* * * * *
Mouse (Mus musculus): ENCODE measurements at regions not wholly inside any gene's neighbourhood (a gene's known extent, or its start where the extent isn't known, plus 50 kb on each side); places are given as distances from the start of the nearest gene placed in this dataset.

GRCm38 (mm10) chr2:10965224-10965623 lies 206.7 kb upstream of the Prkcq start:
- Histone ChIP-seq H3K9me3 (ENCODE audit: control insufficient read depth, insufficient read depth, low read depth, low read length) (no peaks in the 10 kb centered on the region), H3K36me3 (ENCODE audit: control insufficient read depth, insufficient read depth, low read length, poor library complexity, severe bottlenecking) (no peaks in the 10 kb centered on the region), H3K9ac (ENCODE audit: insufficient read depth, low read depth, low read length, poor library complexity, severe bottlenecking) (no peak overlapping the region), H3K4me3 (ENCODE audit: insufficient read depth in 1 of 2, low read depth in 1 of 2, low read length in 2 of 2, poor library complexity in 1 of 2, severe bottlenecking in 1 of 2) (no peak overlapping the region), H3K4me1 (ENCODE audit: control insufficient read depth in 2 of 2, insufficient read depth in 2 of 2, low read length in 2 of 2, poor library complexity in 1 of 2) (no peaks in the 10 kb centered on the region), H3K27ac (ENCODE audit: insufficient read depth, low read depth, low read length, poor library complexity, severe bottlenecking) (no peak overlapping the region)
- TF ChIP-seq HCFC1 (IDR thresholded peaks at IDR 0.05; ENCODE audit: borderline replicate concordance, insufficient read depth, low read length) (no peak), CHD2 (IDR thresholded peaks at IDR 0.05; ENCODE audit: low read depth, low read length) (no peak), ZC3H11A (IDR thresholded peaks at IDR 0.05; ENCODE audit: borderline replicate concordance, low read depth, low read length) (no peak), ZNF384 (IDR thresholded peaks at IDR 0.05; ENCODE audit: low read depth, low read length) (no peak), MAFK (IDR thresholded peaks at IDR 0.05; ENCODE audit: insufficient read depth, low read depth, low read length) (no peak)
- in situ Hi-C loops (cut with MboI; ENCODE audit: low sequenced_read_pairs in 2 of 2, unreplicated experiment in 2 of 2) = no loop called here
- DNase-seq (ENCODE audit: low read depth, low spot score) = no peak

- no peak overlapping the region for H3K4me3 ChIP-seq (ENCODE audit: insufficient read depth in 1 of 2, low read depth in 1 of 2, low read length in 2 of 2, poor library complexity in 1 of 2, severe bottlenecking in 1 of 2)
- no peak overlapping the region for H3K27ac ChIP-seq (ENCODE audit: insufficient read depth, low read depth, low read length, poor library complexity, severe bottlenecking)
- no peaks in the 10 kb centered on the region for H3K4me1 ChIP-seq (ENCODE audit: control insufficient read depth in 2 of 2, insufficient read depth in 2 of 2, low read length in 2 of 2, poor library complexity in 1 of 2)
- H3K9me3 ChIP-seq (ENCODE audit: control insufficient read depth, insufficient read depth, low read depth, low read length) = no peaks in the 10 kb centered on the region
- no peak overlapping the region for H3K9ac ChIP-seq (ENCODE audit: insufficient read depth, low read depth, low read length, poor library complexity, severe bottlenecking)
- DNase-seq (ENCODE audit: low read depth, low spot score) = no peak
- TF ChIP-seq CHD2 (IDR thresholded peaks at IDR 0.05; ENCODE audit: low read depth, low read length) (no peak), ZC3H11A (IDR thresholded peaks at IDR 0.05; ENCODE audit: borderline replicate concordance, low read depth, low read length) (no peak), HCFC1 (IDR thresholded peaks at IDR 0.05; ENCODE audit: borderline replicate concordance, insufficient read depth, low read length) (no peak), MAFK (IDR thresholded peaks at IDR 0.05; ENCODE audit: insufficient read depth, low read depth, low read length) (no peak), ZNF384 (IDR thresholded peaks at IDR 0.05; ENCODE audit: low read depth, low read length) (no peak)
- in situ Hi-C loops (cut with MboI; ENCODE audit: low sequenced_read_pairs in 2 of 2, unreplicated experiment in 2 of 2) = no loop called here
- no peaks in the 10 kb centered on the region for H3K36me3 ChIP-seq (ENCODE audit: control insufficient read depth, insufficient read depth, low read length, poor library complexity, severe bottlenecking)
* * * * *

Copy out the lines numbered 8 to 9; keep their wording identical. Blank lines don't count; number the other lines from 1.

- no peak overlapping the region for H3K27ac ChIP-seq (ENCODE audit: insufficient read depth, low read depth, low read length, poor library complexity, severe bottlenecking)
- no peaks in the 10 kb centered on the region for H3K4me1 ChIP-seq (ENCODE audit: control insufficient read depth in 2 of 2, insufficient read depth in 2 of 2, low read length in 2 of 2, poor library complexity in 1 of 2)